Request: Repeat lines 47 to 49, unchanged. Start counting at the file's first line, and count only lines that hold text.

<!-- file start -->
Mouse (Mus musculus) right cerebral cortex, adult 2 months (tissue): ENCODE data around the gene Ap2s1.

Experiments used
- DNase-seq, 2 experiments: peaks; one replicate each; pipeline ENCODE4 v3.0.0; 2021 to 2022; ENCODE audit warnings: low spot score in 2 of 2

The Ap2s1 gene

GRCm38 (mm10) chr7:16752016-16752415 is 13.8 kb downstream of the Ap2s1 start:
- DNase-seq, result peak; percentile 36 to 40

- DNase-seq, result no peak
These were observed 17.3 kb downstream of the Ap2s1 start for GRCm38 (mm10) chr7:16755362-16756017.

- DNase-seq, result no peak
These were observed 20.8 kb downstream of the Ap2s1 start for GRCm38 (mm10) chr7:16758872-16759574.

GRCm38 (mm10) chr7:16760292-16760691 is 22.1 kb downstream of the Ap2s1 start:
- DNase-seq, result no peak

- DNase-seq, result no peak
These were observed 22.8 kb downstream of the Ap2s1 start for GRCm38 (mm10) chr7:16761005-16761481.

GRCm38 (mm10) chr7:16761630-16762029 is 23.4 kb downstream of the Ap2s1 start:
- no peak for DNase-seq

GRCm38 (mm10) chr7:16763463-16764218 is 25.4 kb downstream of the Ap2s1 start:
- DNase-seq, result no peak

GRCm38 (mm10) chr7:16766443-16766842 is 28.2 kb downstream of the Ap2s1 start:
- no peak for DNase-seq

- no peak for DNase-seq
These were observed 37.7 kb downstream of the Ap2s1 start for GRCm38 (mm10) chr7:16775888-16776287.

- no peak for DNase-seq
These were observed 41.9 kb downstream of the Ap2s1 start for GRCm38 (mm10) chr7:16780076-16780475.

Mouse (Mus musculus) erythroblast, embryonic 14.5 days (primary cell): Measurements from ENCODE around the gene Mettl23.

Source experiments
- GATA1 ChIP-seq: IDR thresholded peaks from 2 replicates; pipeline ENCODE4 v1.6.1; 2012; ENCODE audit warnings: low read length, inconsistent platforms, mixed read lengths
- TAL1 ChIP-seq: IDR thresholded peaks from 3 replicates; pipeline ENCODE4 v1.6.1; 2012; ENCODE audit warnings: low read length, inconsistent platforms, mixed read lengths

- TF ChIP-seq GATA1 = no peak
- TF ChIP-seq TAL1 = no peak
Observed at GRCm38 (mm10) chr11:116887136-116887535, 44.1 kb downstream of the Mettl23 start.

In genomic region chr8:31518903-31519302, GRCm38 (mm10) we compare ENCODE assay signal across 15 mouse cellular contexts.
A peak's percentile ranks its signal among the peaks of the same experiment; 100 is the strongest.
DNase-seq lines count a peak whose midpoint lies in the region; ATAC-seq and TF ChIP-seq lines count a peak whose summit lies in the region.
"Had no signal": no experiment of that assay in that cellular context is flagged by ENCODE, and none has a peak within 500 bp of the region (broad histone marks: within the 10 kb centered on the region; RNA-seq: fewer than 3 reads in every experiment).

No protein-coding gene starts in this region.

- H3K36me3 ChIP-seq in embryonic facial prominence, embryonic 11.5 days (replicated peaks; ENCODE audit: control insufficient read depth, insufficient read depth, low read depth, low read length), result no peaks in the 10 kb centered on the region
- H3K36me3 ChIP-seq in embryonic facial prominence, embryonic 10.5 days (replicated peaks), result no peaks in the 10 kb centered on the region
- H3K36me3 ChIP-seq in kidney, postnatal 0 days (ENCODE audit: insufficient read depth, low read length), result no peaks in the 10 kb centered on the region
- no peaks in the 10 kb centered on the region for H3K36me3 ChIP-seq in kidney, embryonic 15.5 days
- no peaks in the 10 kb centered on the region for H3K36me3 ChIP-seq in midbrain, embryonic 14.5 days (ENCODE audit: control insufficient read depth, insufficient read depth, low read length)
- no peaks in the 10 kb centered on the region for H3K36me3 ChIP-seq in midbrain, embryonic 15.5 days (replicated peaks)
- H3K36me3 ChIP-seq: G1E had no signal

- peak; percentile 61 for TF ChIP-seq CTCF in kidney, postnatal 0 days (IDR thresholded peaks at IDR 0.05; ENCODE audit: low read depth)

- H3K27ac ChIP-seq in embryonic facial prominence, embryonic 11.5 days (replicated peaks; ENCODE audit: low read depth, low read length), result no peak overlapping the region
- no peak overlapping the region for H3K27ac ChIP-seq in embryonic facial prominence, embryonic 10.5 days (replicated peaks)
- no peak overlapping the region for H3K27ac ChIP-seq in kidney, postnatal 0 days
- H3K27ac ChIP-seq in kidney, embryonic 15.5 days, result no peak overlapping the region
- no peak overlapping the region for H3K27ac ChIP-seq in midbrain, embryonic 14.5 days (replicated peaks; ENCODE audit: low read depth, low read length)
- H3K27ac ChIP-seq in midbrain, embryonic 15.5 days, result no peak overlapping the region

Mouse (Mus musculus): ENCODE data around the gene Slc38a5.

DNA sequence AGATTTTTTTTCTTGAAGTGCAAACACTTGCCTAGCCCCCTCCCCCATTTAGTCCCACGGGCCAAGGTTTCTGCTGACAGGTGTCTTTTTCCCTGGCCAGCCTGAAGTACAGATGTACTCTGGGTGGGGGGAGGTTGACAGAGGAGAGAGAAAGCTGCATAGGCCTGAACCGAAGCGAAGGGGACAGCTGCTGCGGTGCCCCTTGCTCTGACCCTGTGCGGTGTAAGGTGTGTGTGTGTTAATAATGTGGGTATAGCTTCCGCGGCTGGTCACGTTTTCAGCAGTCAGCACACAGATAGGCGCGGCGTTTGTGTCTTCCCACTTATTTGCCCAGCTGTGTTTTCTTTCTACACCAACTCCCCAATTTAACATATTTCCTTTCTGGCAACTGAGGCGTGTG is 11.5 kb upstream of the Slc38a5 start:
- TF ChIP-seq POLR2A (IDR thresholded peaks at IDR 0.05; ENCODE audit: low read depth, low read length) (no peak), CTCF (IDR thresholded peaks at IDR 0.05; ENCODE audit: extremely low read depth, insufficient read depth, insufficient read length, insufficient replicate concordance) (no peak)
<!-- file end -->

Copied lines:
- no peak overlapping the region for H3K27ac ChIP-seq in kidney, postnatal 0 days
- H3K27ac ChIP-seq in kidney, embryonic 15.5 days, result no peak overlapping the region
- no peak overlapping the region for H3K27ac ChIP-seq in midbrain, embryonic 14.5 days (replicated peaks; ENCODE audit: low read depth, low read length)